MINNESOTA RUBBER Bob Reiss, from the Re-Echo, Summer 2004
Minnesota Rubber began in 1941 as the Wilson Rubber Company
and moved into the Hamilton Building on Walker Street in
George Carlson and Paul Dennison purchased the company
in 1945 and changed the name to Minnesota Rubber and Gasket
Starting with nine employees, the firm grew rapidly under
new ownership. Reaching beyond the military, the
company began providing parts for original equipment
To meet increased production demands, a new 10,000 square
foot factory was built at a location between Wooddale and
Alabama Avenues. This plant has been expanded many
times. George Carlson has been an innovator in making
changes to rubber products and to the way they were
manufactured which would eventually lead to the
establishment of the company's own Machine Design Center.
Paul Dennison died in 1944, and George's son Robert Carlson,
Sr. became President. A tragic plane crash killed
Robert Carlson, Sr. in 1971. George Carlson died in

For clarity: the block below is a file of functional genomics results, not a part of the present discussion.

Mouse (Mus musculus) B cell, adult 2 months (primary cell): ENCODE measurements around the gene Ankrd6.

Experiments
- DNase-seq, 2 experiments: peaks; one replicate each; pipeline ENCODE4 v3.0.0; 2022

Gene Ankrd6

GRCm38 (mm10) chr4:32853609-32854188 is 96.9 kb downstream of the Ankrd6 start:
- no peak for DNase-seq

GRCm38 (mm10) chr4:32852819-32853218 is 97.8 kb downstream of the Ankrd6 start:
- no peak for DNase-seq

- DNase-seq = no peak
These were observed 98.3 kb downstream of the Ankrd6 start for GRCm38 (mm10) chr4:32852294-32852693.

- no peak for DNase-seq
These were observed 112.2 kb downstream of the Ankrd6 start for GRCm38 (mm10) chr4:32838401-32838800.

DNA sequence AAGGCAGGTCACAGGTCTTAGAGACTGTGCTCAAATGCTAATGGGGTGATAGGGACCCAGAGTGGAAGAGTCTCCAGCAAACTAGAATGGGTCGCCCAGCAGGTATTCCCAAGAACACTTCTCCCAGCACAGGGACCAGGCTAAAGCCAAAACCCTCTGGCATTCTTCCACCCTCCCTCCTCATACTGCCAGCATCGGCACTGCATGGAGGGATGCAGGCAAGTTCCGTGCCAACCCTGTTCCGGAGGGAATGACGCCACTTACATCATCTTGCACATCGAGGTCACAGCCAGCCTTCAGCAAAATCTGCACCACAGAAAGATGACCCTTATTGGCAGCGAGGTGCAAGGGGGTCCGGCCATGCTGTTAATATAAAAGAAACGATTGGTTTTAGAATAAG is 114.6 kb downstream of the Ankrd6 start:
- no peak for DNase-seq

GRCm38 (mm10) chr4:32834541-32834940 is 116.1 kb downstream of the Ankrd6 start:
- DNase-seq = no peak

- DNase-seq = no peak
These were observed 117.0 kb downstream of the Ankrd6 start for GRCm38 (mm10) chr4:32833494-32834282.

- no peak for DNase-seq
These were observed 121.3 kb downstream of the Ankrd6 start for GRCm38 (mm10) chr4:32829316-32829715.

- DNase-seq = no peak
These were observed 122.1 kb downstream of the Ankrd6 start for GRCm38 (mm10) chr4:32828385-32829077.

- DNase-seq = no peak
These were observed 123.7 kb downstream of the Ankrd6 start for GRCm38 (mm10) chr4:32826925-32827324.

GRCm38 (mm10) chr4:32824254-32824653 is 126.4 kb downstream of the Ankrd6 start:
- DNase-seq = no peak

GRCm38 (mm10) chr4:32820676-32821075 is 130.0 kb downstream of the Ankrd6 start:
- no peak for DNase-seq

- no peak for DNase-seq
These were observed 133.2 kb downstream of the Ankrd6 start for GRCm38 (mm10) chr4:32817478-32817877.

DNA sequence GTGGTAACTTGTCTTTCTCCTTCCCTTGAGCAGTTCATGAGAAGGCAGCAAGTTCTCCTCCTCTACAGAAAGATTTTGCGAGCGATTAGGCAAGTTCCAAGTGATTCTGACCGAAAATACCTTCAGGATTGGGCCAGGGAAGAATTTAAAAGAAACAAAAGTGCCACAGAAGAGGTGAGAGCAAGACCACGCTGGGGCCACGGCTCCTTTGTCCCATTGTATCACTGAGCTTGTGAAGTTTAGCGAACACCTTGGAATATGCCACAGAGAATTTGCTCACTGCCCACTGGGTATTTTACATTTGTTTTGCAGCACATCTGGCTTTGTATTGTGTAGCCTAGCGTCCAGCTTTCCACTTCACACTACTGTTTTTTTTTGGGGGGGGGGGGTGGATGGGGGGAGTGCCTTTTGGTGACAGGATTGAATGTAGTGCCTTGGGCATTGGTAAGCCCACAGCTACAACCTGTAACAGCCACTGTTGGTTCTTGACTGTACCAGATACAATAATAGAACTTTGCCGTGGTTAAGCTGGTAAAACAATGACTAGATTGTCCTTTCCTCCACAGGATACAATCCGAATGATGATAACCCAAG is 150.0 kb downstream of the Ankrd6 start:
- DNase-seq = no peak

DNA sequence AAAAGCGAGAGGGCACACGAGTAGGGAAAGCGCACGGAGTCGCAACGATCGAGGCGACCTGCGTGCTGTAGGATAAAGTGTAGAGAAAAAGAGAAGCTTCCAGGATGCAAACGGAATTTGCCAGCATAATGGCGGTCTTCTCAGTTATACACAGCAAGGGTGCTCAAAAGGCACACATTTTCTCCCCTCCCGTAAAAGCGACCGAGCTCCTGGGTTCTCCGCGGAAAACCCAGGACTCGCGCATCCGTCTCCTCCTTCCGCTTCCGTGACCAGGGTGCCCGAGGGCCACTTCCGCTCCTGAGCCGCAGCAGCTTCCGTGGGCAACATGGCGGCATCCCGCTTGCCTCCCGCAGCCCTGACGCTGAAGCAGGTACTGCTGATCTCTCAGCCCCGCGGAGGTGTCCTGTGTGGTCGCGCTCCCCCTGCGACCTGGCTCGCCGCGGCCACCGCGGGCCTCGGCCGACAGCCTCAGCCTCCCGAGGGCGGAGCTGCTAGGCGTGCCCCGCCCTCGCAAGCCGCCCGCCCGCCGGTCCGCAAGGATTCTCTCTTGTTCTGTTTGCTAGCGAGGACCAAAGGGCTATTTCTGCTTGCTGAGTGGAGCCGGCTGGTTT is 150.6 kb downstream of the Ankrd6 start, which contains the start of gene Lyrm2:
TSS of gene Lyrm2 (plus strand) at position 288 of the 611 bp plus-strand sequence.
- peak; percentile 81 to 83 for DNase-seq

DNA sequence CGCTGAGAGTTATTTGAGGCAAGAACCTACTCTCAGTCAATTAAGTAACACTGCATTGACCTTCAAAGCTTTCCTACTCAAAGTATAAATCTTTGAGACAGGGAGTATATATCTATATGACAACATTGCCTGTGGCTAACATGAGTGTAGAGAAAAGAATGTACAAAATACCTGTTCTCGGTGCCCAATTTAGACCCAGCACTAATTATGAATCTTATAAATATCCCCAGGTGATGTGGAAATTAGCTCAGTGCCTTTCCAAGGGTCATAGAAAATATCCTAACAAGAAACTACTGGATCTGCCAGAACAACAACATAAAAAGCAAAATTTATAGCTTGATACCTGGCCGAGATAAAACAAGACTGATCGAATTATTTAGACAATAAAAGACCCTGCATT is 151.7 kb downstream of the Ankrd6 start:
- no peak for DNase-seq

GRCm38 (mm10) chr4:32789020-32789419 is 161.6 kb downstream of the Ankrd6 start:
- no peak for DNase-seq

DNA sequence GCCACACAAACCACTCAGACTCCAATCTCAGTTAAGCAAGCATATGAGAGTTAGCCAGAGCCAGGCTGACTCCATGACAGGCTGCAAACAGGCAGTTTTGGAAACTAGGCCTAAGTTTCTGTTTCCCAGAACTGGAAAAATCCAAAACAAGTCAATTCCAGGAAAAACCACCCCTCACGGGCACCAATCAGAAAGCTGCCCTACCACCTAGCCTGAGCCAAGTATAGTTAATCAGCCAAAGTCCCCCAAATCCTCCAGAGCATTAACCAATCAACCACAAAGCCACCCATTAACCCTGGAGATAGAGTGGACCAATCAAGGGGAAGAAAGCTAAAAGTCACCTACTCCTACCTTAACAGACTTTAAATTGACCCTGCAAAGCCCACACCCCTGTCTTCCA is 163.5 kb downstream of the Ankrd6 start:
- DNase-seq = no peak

1972. Luke Sewall and the remaining members of the
Carlson family continued management of the company.
It was thought at the time that Robert Carlson, Jr. did not
have enough experience to be president of Minnesota Rubber.
In 1975, Tool Products became a wholly owned subsidiary and
Robert Carlson, Jr. was made President. He quickly
returned Tool Products to profitability. He became
Chief Operating Officer of Minnesota Rubber in 1977.
Today he is chairman of the Quadian Corporation.
Quadian is the corporate identity for all of the Minnesota
Minnesota Rubber acquired the adjacent old Lincoln School
site in 1979. The site had been used as City Hall,
fire and police stations. These were removed to make
room for a new three story office building.
Today as the Quadian Corporation, Minnesota Rubber has
plants throughout Minnesota, Iowa and the world, including
Singapore and France. The new corporate headquarters
building is located in Plymouth.
This information comes from a variety of sources: newspapers, books, yearbooks, phone directories, interviews, etc. Given the varied sources, we cannot guarantee that all of this information is correct, and welcome any additions and corrections. Please contact us with your contributions and comments.